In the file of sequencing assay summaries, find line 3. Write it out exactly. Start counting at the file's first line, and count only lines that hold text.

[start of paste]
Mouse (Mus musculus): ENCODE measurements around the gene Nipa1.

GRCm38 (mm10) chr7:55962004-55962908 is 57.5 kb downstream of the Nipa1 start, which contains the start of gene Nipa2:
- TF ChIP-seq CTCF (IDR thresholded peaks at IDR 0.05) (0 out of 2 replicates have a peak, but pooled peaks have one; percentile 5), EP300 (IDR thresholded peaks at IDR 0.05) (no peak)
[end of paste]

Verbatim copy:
- TF ChIP-seq CTCF (IDR thresholded peaks at IDR 0.05) (0 out of 2 replicates have a peak, but pooled peaks have one; percentile 5), EP300 (IDR thresholded peaks at IDR 0.05) (no peak)